Developing risk management capabilities, whether in response to new regulation or management strategy, is often an expensive and resource-intensive process. So the last thing insurers want is to discover when they are done is that circumstances have changed and what they have built is less useful or even obsolete, or that with more foresight they could have addressed wider business issues within much the same budget. To avoid this outcome, KPMG helps insurance companies take a ‘no regrets’ approach to developing risk management capabilities.
“We want to help our clients avoid building a capability just for one specific reason, for example because the regulators call for it. Instead, we help them make sure that whatever capability they build, they do it in such a way that it adds value to the business so they have no regrets if there are changes in the original circumstances in the future,” says Carl Groth, a managing director in KPMG's actuarial and insurance risk practice, who is based in New York.
KPMG is able to help major firms with some of their largest risk management projects globally because of its own global presence. Its insurance risk advisory practice is based on a consistency of approach worldwide, cross-pollination of ideas and strategies from one region to another and the flexibility to engage with clients at any scale, from multi-region projects to specialised local services, Groth says. This is exemplified by recent assignments such as the development of a group risk appetite statement and capital allocation methodology for a large US-based global property and casualty (P&C) company, the development of an enterprise risk management programme for a US life and retirement services subsidiary of a global parent, and a group-wide operational risk management project for a major Italian P&C and life insurer.
During the past year, KPMG has also continued to grow and refine its practice portfolio with the addition of a number of new services, each of which incorporates a specific project approach, delivery methodology and deliverable format. This includes risk data visualisation, vendor risk management, roles-based risk training programmes, risk data aggregation, compliance risk assessment, project risk management and e-commerce risk management.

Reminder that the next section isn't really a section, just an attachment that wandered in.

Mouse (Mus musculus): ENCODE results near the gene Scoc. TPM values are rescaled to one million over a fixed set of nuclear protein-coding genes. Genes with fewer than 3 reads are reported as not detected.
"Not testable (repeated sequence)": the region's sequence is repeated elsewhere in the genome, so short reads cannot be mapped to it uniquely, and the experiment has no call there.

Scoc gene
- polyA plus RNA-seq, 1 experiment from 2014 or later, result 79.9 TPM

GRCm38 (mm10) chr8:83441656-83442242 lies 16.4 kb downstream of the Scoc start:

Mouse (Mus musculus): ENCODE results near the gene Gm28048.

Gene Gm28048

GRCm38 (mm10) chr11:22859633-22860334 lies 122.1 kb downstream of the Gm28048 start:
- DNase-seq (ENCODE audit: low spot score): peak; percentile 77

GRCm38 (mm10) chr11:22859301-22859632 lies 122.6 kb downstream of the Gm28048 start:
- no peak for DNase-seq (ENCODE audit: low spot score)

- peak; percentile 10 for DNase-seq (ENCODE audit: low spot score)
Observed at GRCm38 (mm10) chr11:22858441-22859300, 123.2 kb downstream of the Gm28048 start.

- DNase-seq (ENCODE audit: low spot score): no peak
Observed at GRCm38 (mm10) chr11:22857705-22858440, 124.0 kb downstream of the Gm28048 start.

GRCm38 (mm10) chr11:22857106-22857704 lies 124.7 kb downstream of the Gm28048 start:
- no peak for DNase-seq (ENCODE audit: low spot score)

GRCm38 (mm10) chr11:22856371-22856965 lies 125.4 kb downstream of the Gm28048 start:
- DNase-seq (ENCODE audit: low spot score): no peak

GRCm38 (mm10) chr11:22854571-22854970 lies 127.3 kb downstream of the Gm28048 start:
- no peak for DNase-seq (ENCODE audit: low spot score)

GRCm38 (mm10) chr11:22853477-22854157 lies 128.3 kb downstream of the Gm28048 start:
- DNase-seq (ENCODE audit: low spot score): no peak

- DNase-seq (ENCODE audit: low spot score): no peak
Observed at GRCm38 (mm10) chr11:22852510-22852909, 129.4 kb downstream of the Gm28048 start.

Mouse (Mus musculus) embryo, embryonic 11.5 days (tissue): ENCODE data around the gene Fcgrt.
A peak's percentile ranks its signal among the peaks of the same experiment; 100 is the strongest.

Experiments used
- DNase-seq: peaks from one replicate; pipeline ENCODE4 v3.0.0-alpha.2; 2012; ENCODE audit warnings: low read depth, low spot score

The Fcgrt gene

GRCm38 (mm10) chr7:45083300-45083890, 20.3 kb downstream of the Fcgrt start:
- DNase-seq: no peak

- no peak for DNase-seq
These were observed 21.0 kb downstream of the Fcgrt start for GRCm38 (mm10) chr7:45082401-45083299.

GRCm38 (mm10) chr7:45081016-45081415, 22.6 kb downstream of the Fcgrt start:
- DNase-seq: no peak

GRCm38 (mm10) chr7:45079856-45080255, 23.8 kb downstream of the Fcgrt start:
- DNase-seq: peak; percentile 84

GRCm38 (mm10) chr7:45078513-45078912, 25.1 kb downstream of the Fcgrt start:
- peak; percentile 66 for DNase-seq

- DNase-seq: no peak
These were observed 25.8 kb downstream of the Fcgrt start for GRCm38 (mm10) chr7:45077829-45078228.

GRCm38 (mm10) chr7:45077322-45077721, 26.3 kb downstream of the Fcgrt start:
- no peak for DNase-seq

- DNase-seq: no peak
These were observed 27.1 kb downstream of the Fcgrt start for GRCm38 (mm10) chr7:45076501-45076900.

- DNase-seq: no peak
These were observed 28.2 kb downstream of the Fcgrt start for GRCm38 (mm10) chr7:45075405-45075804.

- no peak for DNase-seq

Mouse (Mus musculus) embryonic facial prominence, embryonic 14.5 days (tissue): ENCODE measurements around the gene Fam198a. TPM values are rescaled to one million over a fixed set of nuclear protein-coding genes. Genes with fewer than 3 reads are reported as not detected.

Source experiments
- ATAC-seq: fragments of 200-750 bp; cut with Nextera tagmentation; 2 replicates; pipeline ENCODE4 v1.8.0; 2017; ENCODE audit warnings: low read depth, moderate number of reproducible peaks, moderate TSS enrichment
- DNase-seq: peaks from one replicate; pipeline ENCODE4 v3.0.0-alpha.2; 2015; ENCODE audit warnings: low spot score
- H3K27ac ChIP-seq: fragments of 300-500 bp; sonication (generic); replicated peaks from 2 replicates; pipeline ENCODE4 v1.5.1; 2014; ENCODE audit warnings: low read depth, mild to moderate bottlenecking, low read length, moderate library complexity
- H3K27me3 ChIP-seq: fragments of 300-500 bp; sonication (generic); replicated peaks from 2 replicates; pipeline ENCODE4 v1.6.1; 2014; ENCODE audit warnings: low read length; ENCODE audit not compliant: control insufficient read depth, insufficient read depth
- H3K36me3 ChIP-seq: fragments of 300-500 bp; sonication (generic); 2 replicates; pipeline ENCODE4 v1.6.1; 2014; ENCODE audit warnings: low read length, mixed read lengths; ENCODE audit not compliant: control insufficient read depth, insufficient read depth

Some of these services are being brought into play as KPMG responds to insurers that may already have relatively advanced implementations of enterprise risk frameworks, but who discover on review that they have pockets of risk where their response is behind current industry best practice or insufficiently integrated into their overall framework. “Companies have focused a lot of resources on their major risks, such as natural catastrophe in general insurance or market and credit risk in life, but other risks have received less attention,” Groth says.
Operational risk is one such area. While an insurance company may have a broad op risk management programme in place, certain risk subsets, such as vendor or project risk, may not be adequately covered. Cyber security is another example, and one that is made more problematic by the fact the threat is not only growing, but its nature is continually evolving. As a consequence, it requires highly specialised expertise to address this. A strength of KPMG is the firm’s depth and breadth of knowledge and skills across the organisation, which its insurance advisory team can draw on to enable the firm to respond to clients on such issues.
“We have a cyber risk practice within KPMG that is industry agnostic and we have created a bridge between them and our insurance risk advisory practice. This is a good example of how quickly we can team up with experts elsewhere in our organisation to create a new service to meet the needs of our insurance clients,” says Groth. As a result, KPMG was recently able to undertake an engagement with Europe-based global multi-line insurance company for a cyber security risk assessment, evaluating the threat within a three lines of defence risk governance framework.
We help make sure that whatever capability they build, they do it so they have no regrets